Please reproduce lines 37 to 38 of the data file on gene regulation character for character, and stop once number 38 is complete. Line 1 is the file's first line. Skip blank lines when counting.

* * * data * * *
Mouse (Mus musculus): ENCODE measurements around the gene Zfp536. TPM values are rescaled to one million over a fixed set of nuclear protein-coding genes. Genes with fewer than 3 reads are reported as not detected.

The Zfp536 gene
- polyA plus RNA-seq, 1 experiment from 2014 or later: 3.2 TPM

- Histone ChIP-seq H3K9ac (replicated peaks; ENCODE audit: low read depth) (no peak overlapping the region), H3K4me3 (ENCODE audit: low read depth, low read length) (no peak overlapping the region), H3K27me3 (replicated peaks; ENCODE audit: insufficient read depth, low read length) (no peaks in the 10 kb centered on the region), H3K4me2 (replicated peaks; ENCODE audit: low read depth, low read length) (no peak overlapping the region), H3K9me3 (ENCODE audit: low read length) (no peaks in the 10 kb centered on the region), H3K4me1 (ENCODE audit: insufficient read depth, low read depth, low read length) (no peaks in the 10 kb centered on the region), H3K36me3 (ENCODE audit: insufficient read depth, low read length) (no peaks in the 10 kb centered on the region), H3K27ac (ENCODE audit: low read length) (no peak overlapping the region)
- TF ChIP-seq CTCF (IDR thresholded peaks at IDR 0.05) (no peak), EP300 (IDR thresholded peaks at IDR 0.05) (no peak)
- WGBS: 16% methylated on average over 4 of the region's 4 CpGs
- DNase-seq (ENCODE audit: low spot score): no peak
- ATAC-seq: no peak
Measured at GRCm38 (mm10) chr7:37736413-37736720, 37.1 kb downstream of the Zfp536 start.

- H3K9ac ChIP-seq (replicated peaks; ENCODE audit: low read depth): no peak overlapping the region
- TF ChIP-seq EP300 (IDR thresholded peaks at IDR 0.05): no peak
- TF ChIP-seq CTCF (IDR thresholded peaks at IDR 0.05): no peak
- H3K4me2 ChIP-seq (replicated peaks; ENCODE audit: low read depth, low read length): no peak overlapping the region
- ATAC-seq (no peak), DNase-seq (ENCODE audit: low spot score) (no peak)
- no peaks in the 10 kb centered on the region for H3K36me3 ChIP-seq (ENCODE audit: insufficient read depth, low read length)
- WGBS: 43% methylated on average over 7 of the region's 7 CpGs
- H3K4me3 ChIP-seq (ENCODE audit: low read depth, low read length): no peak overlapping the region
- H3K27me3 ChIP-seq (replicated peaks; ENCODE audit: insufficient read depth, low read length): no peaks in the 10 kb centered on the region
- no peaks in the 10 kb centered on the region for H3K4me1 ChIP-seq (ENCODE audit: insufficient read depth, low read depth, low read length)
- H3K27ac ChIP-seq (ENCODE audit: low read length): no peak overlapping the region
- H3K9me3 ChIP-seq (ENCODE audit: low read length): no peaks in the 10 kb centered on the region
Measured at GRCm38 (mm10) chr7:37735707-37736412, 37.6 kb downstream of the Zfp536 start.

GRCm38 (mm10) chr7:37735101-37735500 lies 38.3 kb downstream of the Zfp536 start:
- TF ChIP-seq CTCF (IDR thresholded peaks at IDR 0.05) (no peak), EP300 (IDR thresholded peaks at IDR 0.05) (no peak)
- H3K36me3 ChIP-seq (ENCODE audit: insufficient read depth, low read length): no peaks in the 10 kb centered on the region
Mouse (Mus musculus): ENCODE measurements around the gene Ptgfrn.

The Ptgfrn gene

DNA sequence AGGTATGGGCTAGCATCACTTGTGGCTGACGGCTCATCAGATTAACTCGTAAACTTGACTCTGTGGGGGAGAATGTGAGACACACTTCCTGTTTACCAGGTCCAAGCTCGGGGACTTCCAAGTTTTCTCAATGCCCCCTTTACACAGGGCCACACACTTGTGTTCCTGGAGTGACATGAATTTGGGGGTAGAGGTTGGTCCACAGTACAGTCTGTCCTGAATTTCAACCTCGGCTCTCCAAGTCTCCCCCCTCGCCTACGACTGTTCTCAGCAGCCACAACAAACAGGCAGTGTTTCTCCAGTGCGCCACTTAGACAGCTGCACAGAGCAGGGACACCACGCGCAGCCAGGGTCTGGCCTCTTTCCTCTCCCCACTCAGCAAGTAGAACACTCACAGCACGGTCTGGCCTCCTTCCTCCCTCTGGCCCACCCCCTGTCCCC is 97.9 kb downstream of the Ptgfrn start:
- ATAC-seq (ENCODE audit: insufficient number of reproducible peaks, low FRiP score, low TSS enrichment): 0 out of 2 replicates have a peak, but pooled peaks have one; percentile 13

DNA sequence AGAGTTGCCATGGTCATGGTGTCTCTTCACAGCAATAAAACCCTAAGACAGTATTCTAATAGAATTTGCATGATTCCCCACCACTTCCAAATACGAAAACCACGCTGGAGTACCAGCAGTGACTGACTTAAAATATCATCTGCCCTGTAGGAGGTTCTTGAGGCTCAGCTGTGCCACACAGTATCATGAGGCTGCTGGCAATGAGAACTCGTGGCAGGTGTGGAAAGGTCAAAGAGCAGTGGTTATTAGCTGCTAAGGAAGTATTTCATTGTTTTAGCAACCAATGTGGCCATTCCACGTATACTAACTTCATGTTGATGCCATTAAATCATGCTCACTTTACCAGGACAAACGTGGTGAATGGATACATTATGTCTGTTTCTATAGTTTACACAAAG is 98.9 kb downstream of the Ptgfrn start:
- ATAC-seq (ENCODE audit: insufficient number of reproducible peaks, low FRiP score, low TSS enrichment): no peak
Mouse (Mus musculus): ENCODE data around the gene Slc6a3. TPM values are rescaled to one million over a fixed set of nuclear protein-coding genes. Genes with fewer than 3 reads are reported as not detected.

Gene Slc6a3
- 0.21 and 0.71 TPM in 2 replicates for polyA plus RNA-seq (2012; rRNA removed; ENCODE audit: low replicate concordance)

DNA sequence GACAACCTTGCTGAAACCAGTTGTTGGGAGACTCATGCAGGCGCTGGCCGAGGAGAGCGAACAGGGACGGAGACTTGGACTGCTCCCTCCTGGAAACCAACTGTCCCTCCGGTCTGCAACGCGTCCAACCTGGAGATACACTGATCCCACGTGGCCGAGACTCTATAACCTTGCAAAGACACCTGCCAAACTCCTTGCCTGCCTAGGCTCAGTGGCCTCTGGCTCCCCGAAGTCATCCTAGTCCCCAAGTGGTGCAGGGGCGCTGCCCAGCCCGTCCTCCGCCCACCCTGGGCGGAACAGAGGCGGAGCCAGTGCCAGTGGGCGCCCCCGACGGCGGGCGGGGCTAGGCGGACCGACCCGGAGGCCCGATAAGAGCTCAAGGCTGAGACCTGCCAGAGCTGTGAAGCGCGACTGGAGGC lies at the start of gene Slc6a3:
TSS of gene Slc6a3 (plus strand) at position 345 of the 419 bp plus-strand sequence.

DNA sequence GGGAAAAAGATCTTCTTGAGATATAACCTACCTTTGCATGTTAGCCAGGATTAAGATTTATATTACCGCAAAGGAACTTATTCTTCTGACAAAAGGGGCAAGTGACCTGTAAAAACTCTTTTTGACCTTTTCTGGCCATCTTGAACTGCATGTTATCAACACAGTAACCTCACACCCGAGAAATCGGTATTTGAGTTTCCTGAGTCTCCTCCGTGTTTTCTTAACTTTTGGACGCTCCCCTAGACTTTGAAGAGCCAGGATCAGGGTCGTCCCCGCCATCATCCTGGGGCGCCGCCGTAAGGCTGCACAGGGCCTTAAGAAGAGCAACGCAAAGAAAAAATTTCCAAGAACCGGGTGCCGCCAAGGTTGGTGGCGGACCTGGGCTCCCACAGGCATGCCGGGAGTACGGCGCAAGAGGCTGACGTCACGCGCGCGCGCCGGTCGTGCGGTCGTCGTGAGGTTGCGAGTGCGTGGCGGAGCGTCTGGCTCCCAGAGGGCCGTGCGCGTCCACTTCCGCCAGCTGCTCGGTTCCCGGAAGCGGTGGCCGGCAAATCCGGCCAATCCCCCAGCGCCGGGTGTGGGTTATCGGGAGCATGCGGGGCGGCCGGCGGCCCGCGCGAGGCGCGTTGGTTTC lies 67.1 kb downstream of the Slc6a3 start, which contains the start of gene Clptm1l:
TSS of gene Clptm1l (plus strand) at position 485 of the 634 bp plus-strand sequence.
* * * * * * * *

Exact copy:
DNA sequence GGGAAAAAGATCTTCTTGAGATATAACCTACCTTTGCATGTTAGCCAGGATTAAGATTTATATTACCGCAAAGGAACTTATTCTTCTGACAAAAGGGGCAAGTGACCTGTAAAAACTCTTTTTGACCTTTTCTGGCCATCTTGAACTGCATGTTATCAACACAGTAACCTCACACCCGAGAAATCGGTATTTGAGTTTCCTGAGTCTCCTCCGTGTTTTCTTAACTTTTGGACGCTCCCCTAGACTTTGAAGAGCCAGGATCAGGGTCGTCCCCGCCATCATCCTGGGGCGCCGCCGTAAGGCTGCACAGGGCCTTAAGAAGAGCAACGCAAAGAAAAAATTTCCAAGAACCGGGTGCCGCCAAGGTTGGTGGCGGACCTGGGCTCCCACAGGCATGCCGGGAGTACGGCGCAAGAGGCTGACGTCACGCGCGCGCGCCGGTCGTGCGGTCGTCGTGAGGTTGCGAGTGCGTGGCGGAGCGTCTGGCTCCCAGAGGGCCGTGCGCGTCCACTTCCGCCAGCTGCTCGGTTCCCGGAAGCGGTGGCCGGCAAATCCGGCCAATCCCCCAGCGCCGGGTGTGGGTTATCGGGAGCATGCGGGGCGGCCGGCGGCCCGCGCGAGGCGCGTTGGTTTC lies 67.1 kb downstream of the Slc6a3 start, which contains the start of gene Clptm1l:
TSS of gene Clptm1l (plus strand) at position 485 of the 634 bp plus-strand sequence.